Guillermo Del Toro 2In its request for an interview with Guillermo del Toro about “Hellboy 2: The Golden Army,” TORn promised there would be no questions about “The Hobbit.” After all, the man who was working on three hours of sleep, is on a media blitz for his second film about a red skinned demon-spawn-do-gooder that files his horns down to “help him fit in” with Jane and Joe Average.

But, the Mexican-born director, after a friendly round or two of phone tag, brought it up in his interview with; but more on that later, we’re here to talk Hellboy.

He makes no bones about it; he thinks its best to see the first Hellboy film to more fully enjoy the second one. The original screen adaptation of the Mike Mignola-created, small-press comic book broke even in its North American theatrical run and made some money with its DVD sales and international box office.

“Obviously you are much better prepared if you know more about Hellboy. Ideally, if you see the first movie you will have many surprises (watching the sequel) but you will not step in out of the blue.”

So what can viewers expect?

“This movie is made with the pop, wide-eyed gaze that you have at age 12 and you watch a monster movie. Any monster movie you would care to name, a Harryhausen movie (Ray Harryhausen and innovative stop-motion effects movies like “The 7th Voyage of Sinbad,” and “Jason and the Argonauts,”) or any kind of effects movie, it wants to capture creature magic and movie magic.”

But just monsters? No no no.

“It also captures against-the-grain movement. It has these massive set pieces with really, intimate, almost domestic moments and interactions between the cast. It is a big spectacle with minute character interaction.”

(Staying true to our word, TORn didn’t bring up in the interview that the above description is a pretty good recipe for a movie about a really mean dragon and Hobbits, Dwarves, were bears and five armies, but the description hung in the air, taunting us.)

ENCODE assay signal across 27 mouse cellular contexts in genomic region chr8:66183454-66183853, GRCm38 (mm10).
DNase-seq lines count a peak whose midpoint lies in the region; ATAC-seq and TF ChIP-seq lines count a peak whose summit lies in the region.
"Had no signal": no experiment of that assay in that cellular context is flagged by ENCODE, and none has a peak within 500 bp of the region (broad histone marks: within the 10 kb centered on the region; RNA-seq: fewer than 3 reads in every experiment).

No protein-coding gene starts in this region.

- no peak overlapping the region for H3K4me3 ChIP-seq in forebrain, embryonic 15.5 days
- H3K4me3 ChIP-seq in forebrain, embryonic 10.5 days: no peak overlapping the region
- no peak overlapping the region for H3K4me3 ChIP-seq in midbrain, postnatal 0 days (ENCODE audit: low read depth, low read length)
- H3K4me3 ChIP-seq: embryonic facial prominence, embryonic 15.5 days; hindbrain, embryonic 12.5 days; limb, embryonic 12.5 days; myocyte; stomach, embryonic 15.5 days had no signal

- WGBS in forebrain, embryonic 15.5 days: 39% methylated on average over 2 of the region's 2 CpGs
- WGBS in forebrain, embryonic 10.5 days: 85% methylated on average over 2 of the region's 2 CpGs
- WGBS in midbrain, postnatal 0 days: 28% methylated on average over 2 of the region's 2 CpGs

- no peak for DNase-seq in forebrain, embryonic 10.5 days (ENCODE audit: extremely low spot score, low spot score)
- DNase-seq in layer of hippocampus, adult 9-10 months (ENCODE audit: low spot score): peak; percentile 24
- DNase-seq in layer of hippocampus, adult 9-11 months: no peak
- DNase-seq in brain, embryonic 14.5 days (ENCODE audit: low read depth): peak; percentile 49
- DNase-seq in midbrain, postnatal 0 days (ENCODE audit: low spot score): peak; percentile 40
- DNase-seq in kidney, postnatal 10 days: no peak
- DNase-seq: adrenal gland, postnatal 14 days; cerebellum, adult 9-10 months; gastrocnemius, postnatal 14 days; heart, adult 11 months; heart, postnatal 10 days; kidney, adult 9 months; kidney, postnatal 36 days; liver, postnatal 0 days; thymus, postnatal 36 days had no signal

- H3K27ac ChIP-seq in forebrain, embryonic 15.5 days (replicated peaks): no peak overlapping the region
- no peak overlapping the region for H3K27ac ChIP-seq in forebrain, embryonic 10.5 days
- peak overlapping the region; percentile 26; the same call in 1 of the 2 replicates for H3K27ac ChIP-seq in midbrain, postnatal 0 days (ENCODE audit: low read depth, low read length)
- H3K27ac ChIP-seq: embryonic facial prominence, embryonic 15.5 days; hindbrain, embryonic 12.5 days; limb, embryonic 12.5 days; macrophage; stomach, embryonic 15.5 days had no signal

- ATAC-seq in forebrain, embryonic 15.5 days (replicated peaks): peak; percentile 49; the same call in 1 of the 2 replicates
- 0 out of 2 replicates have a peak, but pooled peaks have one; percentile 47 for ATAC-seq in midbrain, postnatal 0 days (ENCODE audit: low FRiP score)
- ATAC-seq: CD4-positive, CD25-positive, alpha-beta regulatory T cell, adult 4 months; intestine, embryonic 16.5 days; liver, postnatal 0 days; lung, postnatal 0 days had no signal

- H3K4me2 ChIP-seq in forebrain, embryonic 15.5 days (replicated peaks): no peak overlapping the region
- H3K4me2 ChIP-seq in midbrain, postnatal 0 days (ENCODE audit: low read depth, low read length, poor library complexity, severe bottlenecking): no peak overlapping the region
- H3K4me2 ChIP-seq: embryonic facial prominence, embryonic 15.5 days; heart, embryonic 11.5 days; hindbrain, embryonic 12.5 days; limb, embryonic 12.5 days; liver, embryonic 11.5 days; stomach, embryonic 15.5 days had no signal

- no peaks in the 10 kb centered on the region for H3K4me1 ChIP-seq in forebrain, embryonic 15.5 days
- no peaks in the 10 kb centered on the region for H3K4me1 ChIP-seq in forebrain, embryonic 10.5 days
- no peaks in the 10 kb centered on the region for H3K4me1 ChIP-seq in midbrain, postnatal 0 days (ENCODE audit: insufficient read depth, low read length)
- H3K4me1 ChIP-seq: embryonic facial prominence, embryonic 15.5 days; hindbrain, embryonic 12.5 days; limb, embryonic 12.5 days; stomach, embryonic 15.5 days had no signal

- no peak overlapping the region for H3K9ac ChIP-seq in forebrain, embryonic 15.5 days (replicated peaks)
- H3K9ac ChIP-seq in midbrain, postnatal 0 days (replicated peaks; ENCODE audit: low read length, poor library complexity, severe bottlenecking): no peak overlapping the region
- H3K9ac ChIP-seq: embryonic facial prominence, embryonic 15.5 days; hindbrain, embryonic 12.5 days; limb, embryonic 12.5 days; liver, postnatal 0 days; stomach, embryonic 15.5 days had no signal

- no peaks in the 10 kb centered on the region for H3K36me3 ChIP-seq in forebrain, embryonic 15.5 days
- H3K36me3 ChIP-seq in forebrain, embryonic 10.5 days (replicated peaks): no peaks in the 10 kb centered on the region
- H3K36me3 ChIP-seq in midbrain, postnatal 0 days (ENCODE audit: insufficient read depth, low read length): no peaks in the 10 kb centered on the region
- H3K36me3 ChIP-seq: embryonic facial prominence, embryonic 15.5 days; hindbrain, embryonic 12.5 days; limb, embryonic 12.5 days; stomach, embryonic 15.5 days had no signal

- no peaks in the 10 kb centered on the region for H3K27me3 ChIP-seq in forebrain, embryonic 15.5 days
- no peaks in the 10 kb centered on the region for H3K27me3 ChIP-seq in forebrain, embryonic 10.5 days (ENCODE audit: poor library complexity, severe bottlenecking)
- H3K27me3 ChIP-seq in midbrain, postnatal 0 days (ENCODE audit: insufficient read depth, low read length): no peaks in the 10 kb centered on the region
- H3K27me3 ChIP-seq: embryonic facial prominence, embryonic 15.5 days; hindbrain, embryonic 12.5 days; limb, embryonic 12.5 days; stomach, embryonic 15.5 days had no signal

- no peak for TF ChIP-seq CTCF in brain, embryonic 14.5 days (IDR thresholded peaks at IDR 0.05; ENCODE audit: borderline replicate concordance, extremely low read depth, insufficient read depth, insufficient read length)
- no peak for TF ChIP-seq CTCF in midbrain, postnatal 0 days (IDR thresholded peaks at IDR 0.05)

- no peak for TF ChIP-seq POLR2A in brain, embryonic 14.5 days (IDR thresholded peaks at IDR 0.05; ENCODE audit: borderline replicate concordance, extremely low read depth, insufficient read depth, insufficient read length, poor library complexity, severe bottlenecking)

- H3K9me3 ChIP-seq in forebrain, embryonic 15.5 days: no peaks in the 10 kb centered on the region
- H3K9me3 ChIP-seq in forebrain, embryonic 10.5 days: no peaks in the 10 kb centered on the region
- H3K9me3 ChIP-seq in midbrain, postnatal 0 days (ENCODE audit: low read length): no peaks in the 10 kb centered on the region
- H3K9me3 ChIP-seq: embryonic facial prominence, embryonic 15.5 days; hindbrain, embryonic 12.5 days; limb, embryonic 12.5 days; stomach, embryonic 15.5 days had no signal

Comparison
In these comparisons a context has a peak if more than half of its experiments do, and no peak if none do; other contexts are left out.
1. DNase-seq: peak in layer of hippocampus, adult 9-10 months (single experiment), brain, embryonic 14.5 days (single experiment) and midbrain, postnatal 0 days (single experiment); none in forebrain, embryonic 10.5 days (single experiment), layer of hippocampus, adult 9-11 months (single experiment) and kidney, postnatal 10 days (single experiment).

Del Toro pointed out that while Hellboy comes from the comics, this movie is a director’s and writer’s vision, not a note-by-note translation from page to screen. The characters in the film interact on a level they don’t in the comic which is more mood-driven.

“The comics are fabulous, but the character interaction is kept to a minimum. It has a very efficient style but they don’t have as intricate a relationship; for a two hour movie you need to create threads of that.”

So how does the director of the 2006 Spanish-language film “El Laberinto del fauno,” (aka “Pan’s Labyrinth”) that had critics falling all over themselves to dish praise and earned the veteran director the most buzz and best acclaim of his career, go from that Oscar-winning film to a summer comic book blockbuster?

“There are a lot of people that first became aware of me with Blade 2; Therefore for many people I was just a perfectly interchangeable action director who created a revolting race of vampires. They completely ignored or were unaware that it was my fourth movie. Many people became aware of me as “The Blade 2 director.”
“It is difficult – but the fact is, a director is a creator of words and raider of stories and you have to design and create to serve a movie. You don’t want to force things and say, ‘I only do this kind of film,’ and I don’t want that forced upon me. You want to explore.

“I try not to be slavish to industrial Hollywood productions or only the small independents. I try to go back and forth.”